Adam Uhrynowski
Adam Uhrynowski

The Phuture of Pharmaceutical Advertising

Think of the last pharmaceutical commercial you saw. It probably involved scenes of nature: people doing normal things like sitting in bathtubs on a hilltop and walking on the beach. But what was the name of the drug it was advertising? You can’t remember, can you? That’s because 99 percent of the pharma commercials created are exactly the same, and they all blend into a soft-focus, elevator-music-tinged, generic pile of boredom.

This unending cycle of mediocrity can be prevented. I’ll take a look at a typical pharma commercial and then give it a makeover, as well as give you tips for making sure your pharmaceutical brand stands out. You should, of course, consult your marketing agency before making these changes.

To make a standard pharmaceutical commercial, you need the following:

  • A bland voice-over
  • Scenes of nature (preferably in a field or on a beach)
  • People smiling
  • Lots of legal copy
  • A list of side effects that’ll make you question why anyone would take the drug in the first place
  • Snore-inducing music
  • A meaningless tagline


Combine all these together in a blender, ad some art direction and you have a typical drug commercial. To illustrate, I’ve created this commercial, advertising the fake drug Dushenivan. (Clio nomination committee, take note.)

There are strict rules for how to advertise prescription drugs, especially on television. Advertisers have to list what the drug treats, its side effects and how to obtain it. But these requirements weigh down the commercial and leave very little room for crafting a story or creating a memorable experience for the viewer. After all, we all know that there’s a commercial for a sexual-performance drug that features a couple sitting in tubs outdoors, but what product’s being advertised? Cialis? Viagra? Something else? Then there’s the ad in which a woman rubs her knee after figure skating: Any idea what drug is being featured?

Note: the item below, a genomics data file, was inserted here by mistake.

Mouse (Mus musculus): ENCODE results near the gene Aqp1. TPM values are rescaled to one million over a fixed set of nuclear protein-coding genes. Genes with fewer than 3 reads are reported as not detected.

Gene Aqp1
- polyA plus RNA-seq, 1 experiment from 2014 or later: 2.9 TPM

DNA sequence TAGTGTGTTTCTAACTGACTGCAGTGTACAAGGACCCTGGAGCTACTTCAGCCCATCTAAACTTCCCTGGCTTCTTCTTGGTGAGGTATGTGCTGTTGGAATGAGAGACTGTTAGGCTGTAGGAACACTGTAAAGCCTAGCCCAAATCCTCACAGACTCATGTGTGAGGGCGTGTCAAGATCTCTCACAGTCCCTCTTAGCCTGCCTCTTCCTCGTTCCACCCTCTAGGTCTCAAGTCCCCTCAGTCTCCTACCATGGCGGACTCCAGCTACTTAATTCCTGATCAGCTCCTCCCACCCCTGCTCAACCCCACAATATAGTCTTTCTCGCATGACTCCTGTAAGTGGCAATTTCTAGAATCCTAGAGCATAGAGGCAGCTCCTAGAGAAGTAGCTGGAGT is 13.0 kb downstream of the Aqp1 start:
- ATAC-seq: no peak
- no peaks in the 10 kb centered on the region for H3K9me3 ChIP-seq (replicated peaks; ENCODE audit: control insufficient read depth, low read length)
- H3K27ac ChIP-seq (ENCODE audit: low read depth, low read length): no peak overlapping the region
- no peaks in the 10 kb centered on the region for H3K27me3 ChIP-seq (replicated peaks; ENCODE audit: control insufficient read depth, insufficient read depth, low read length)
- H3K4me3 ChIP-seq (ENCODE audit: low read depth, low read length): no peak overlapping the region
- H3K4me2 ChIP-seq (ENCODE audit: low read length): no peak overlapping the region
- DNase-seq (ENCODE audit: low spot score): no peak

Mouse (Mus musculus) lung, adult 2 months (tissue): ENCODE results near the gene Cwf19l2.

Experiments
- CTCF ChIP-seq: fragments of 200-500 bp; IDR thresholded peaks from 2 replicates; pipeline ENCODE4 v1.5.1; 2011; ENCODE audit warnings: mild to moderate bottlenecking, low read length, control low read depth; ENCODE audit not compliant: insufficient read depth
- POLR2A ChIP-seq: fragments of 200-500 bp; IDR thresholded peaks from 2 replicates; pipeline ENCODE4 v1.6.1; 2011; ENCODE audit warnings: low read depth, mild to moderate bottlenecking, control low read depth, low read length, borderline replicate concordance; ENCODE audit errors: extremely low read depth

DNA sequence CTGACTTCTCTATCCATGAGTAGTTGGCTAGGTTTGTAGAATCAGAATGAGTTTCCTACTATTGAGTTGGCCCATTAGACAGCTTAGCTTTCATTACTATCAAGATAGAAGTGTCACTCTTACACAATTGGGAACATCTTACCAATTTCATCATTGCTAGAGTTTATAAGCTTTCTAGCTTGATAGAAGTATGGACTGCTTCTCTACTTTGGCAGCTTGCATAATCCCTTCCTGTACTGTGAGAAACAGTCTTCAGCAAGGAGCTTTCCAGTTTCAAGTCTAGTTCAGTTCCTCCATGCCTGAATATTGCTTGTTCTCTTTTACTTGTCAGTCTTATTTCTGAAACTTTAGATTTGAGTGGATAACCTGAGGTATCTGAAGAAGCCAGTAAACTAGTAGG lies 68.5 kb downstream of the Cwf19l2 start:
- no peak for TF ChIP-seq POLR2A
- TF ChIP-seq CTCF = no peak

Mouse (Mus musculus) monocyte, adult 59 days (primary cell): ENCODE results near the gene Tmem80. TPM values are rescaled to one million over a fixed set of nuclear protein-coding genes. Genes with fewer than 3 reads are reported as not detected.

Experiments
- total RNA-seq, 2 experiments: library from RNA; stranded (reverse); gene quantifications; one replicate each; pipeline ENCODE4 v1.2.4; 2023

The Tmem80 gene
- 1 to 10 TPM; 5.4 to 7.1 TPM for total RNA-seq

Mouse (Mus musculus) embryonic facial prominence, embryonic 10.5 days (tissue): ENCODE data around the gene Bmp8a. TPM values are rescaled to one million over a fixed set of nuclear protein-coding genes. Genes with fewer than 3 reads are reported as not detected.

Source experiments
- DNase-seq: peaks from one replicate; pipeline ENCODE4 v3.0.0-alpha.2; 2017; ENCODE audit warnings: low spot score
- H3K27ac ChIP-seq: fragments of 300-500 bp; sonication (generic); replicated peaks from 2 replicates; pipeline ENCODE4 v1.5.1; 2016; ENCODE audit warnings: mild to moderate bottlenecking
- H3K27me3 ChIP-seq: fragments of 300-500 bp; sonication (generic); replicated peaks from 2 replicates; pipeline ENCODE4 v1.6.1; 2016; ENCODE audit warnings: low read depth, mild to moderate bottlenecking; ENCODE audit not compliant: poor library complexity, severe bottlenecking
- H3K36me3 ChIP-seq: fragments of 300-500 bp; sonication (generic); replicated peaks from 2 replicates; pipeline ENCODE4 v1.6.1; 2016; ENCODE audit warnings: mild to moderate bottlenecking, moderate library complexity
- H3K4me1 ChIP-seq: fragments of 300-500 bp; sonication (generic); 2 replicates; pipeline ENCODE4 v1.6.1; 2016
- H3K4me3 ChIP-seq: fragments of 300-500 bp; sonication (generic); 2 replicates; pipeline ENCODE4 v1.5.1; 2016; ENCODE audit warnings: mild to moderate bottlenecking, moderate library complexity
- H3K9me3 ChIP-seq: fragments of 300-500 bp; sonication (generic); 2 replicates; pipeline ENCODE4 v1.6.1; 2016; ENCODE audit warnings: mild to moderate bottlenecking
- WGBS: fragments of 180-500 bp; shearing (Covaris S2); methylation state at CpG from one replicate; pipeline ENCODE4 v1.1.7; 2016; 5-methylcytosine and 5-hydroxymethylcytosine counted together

When it comes to taglines, all I can remember is that Nexium is the purple pill, which does little to inform me of what it does. Further, I couldn’t tell you what happens in a Nexium commercial—only that they announce that it’s the purple pill.

  • Get the legal wording out of the way up front. Name the drug. Talk about what it does. List the side effects.
  • Take the rest of the time to present a story or something memorable to the viewer.
  • Finish off the commercial with the name of the drug and a distinct tagline.
  • Avoid shots of nature at all costs.


Taking all those critera into account, I’ve created this new commercial for Dushenivan.

I may have gone a bit overboard with the pyrotechnics, and I shouldn’t have hired Michael Bay, but the message is there: Be different. Set yourself apart from the pack. Just because a brand is advertising in a heavily regulated space does not mean that it has to fall into the norm. Pharmaceutical advertising is still in its infancy, and it’s up to the innovators and thought leaders to define the future and not be complacent with the now. A pharma ad has to step out of the safety box. It has to shed the templates. It has to stand out among the ever-growing crowd of drug marketers. It has to rewrite the rules.

This is just my diagnosis, of course. How would you change pharmaceutical advertising?


  • ariel redmond

    I love this. As an art director who sometimes finds herself in the vapid world of Pharma, I salute you.

  • Adam Uhrynowski

    I’m glad you enjoyed it! Here’s hoping it gets a bit better!